Sign up for updates from Bridge Street Community Garden or get in touch via email firstname.lastname@example.org.
Bicester Community Garden
Bicester Community Garden is a magical oasis for people, gardening and wildlife located in the centre of the town at the old St. Edburg’s School. Please get in touch either to volunteer some time or just to visit the garden to chill and listen to the birdsong.
Langford Community Orchard, Bicester
This is a great place to wander round in the autumn with trees, grass and fruit. Enjoy the breeze, birdsong and buzzing insects. Why not get your hands dirty and help to maintain this beautiful green space. New volunteers are always welcome to join in the activities. Meetings happen once a month on the third Sunday for two-hour sessions, either 10.30-12.30 or 2-4pm.
Other Green Spaces in Bicester
The Health Routes, funded by NHS England, are part of the Bicester Healthy New Town Programme. A key aim of the programme is to increase physical activity amongst residents.
Green spaces in Kidlington
Community garden projects are being developed in two of Kidlington’s green spaces by harvest@home.
If you are interested in getting involved in growing food in Ron Groves Park or Parkhill Recreation Ground, then we want to hear from you, please email email@example.com
Find a community garden
To find out if there is a community garden in your village or nearby, contact your Parish Clerk.
Find a community orchard
Visit the Orchard Network to find out more about community orchards and if there is one near you.
If you are interested in support and funding to help establish a community orchard, please email the Council’s Community Nature Officer, firstname.lastname@example.org
Nature needs to be part of everybody’s everyday lives and restoring nature can be the greatest generator of hope and happiness’ says Ed Munday, the Wild Bicester project officer.
Wild Bicester is based on a similar model developed in Banbury (Wild Banbury) by the Berkshire, Buckinghamshire and Oxfordshire Wildlife Trust (BBOWT), encouraging residents to take part in projects to help the wildlife in their local area as well as improve their health and wellbeing.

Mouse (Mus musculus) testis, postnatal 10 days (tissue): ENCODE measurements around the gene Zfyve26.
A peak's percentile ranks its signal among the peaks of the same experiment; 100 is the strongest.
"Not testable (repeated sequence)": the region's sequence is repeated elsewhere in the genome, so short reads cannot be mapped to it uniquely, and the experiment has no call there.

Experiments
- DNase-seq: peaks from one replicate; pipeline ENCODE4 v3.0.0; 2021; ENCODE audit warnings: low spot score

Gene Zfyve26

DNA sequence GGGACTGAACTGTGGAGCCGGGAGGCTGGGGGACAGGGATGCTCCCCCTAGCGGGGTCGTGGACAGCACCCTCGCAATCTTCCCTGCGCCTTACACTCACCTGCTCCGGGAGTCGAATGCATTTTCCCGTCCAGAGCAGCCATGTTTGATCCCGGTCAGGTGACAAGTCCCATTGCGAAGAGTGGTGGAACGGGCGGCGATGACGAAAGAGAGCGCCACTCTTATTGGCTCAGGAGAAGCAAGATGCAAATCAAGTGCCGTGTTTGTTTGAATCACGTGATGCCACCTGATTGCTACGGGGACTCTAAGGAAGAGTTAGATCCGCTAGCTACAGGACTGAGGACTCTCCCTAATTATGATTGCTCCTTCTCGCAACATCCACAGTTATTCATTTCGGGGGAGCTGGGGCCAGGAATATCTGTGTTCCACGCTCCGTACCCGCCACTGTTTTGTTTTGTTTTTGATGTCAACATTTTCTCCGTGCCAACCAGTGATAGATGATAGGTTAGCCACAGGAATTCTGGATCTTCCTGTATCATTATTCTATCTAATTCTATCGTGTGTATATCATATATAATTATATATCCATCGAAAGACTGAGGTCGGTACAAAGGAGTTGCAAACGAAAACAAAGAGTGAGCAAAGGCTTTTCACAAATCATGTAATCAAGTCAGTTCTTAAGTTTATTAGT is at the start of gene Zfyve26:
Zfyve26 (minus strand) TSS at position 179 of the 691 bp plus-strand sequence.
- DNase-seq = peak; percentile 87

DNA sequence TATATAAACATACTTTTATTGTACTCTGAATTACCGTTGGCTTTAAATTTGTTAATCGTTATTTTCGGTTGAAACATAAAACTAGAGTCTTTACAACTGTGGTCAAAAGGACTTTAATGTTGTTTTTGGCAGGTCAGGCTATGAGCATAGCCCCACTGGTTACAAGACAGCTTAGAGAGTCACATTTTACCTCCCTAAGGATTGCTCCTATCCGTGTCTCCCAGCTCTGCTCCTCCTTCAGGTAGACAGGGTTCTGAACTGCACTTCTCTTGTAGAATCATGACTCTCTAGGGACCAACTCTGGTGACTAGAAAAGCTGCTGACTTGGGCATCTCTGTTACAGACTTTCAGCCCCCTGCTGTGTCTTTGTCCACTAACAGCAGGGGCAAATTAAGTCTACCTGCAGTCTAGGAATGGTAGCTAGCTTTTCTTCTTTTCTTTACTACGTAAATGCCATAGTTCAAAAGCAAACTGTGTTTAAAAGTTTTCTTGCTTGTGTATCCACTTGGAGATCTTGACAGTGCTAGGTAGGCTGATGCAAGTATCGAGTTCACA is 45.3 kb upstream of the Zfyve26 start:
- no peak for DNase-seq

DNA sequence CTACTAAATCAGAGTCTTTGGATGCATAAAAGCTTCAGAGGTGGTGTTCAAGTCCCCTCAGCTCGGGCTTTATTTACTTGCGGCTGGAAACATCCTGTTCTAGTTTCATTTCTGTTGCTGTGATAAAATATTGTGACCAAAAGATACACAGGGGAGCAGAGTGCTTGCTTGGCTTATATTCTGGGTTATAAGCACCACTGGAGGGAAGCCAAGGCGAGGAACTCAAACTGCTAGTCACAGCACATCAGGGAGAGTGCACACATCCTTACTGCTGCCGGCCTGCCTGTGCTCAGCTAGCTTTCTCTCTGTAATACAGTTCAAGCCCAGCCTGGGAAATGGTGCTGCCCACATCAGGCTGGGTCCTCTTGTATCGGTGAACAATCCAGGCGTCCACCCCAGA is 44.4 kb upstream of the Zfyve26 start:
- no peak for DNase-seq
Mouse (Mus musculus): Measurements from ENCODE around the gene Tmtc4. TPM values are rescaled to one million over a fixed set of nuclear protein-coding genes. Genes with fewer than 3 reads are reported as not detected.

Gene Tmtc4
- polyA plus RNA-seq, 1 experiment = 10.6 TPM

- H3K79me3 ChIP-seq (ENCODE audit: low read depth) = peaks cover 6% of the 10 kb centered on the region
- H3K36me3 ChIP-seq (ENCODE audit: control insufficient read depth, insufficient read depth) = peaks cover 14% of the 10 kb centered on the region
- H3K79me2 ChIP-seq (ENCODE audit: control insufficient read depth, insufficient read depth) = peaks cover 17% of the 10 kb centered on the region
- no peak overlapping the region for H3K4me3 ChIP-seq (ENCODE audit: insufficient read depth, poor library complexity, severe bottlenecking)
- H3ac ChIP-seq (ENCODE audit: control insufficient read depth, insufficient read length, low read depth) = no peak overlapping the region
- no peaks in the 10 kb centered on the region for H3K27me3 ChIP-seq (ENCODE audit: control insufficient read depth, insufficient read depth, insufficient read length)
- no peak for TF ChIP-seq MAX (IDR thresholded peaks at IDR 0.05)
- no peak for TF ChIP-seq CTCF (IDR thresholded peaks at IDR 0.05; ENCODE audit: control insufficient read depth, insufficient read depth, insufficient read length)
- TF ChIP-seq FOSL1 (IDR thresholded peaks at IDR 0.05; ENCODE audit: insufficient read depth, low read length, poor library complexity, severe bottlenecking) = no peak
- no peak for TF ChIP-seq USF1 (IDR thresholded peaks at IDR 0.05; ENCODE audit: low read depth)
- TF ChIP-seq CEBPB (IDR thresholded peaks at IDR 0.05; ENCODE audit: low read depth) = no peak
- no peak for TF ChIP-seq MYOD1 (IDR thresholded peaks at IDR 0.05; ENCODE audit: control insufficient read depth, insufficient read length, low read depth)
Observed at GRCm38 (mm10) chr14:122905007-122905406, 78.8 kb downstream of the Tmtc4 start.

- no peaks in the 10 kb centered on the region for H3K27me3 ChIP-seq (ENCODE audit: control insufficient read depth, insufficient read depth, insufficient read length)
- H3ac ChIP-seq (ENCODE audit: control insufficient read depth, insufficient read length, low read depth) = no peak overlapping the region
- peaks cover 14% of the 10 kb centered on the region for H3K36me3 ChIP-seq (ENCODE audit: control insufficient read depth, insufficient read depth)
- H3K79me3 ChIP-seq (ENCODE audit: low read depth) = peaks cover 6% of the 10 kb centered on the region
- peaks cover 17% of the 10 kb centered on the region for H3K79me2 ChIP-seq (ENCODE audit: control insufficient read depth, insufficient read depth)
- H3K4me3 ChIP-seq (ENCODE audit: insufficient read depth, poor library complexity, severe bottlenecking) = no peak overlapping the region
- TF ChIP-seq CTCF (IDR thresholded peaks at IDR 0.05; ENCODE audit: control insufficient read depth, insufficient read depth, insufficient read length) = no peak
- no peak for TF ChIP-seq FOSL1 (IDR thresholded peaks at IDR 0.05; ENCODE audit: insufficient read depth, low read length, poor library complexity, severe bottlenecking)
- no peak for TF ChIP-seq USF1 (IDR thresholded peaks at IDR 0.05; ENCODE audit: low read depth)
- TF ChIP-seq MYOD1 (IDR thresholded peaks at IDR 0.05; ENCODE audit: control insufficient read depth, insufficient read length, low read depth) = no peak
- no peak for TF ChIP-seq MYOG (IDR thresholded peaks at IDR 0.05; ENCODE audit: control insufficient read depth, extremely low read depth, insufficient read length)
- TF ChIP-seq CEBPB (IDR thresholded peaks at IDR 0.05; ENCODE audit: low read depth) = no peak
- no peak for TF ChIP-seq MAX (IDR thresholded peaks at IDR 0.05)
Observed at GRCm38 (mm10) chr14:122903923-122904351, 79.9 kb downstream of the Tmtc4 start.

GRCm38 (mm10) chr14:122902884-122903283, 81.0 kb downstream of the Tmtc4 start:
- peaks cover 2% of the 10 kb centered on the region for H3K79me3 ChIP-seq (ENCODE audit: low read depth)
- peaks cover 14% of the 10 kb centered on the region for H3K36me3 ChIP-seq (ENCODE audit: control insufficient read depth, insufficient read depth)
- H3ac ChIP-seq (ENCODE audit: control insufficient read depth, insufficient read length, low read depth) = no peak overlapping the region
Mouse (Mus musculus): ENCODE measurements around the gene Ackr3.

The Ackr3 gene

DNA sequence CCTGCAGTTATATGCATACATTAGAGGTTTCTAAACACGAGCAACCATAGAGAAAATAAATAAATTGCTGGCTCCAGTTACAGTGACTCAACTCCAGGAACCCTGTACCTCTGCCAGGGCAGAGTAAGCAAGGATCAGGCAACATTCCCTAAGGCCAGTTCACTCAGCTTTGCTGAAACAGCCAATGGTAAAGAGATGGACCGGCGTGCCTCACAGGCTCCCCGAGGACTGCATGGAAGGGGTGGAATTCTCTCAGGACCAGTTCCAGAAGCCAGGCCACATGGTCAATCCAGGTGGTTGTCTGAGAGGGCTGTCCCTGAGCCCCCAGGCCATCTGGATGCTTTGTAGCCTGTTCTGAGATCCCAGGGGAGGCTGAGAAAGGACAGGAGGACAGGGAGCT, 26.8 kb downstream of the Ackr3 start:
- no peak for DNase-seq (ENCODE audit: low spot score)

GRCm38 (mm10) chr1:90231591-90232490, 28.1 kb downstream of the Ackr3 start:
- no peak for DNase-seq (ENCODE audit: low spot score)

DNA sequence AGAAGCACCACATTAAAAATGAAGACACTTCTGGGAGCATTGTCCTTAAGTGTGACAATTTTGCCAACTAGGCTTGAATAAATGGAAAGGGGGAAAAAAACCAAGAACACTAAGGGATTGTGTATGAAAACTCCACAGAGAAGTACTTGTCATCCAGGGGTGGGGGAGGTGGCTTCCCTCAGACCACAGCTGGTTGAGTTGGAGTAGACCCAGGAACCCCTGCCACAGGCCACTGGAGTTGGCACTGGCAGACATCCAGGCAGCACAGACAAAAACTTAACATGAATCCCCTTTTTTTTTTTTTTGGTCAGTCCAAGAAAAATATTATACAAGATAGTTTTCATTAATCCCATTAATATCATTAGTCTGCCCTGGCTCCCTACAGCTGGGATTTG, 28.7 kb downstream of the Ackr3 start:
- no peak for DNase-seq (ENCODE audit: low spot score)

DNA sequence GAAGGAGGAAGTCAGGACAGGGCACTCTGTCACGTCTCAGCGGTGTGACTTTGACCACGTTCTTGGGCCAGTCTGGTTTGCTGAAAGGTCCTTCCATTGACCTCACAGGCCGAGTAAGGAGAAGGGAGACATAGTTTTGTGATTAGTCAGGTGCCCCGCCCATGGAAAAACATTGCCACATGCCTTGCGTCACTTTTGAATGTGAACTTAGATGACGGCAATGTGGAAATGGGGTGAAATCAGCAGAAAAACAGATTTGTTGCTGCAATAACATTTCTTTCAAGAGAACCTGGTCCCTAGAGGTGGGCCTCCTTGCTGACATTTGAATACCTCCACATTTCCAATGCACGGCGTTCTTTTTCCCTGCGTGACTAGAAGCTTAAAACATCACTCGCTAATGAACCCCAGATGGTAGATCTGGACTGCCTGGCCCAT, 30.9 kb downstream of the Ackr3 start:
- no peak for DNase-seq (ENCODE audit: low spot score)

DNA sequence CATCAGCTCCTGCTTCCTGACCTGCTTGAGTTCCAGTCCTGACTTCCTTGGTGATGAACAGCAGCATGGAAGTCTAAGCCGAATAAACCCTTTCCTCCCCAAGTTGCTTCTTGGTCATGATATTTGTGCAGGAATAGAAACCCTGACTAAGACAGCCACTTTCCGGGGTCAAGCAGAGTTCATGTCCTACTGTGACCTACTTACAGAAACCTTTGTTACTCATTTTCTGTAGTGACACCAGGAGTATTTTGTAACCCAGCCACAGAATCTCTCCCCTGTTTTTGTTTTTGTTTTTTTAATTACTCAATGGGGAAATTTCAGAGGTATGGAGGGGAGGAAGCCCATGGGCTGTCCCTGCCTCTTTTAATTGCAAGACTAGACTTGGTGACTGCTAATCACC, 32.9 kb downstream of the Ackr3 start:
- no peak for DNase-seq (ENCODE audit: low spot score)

Wild Bicester is working in partnership with key environmental groups in the town, including Langford Community Orchard (email email@example.com), Bicester Green Gym and Grassroots Bicester (email firstname.lastname@example.org) using their experience and expertise to build the programme of volunteer, wildlife conservation and training activities and opportunities in the town.
Wild Bicester has produced some attractive resources to help people connect with nature and wildlife to thrive. Three postcards highlight ‘Five ways to wild wellbeing’, how to ‘Help wildlife where you live’ and the ‘Top ingredients of a successful wildlife garden’. They give clear information about how nature can improve your mental and physical health, what actions you can easily take to support the wildlife on your doorstep and top tips on making your window box, outside space or garden wildlife-friendly.
The cards have been designed to emphasise key messages, signpost you to a range of resources and ideas to help you enjoy the great outdoors and then be displayed on your noticeboard or used as a colourful bookmark.If you would like hard copies of the cards, contact the Wild Bicester Project Officer at email@example.com.
Do you want to take positive steps for wildlife in your parish?
BBOWT are collaborating with a number of partners to support parish councillors, clerks and volunteers to discover how they can improve the local area for wildlife and residents.
Wild Oxfordshire's webinar series showcases Oxfordshire’s grassroots nature recovery projects and aims to inspire others to take action in their community.
Community nature leaflet
You can download our community nature leaflet here as an overview of how you can get started connecting with nature.
Community Nature Plan 2020-22
Our Community Nature Plan sets out how we will contribute towards looking after the natural environment for wildlife and people. It includes aims, actions and targets relating to health and wellbeing, planning and sustainable development, climate action and land and buildings management.
We provide support for projects which help to protect and enhance the District's habitats and species as well as provide opportunities for community involvement. We work in partnership with others to focus attention and resources on green spaces and the natural environment.